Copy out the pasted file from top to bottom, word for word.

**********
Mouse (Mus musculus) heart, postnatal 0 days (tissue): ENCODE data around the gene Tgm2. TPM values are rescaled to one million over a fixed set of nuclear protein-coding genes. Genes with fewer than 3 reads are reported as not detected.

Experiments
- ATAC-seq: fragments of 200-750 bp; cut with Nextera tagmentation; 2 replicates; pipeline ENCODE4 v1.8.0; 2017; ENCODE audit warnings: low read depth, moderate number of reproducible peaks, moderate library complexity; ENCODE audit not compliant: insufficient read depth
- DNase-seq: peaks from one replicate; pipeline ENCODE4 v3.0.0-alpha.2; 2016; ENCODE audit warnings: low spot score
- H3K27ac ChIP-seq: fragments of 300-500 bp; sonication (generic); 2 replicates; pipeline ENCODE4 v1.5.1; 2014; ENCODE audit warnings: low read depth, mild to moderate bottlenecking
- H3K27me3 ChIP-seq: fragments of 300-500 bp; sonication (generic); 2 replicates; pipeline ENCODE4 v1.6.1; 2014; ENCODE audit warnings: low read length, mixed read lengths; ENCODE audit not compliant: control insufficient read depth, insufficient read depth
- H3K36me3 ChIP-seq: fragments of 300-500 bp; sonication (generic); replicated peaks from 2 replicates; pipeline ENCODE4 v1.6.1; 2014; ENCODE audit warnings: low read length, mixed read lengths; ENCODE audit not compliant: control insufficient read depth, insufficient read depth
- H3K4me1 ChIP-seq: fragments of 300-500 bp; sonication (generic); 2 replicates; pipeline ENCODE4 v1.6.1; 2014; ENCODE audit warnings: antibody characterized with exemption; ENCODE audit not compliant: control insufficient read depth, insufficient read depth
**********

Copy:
Mouse (Mus musculus) heart, postnatal 0 days (tissue): ENCODE data around the gene Tgm2. TPM values are rescaled to one million over a fixed set of nuclear protein-coding genes. Genes with fewer than 3 reads are reported as not detected.

Experiments
- ATAC-seq: fragments of 200-750 bp; cut with Nextera tagmentation; 2 replicates; pipeline ENCODE4 v1.8.0; 2017; ENCODE audit warnings: low read depth, moderate number of reproducible peaks, moderate library complexity; ENCODE audit not compliant: insufficient read depth
- DNase-seq: peaks from one replicate; pipeline ENCODE4 v3.0.0-alpha.2; 2016; ENCODE audit warnings: low spot score
- H3K27ac ChIP-seq: fragments of 300-500 bp; sonication (generic); 2 replicates; pipeline ENCODE4 v1.5.1; 2014; ENCODE audit warnings: low read depth, mild to moderate bottlenecking
- H3K27me3 ChIP-seq: fragments of 300-500 bp; sonication (generic); 2 replicates; pipeline ENCODE4 v1.6.1; 2014; ENCODE audit warnings: low read length, mixed read lengths; ENCODE audit not compliant: control insufficient read depth, insufficient read depth
- H3K36me3 ChIP-seq: fragments of 300-500 bp; sonication (generic); replicated peaks from 2 replicates; pipeline ENCODE4 v1.6.1; 2014; ENCODE audit warnings: low read length, mixed read lengths; ENCODE audit not compliant: control insufficient read depth, insufficient read depth
- H3K4me1 ChIP-seq: fragments of 300-500 bp; sonication (generic); 2 replicates; pipeline ENCODE4 v1.6.1; 2014; ENCODE audit warnings: antibody characterized with exemption; ENCODE audit not compliant: control insufficient read depth, insufficient read depth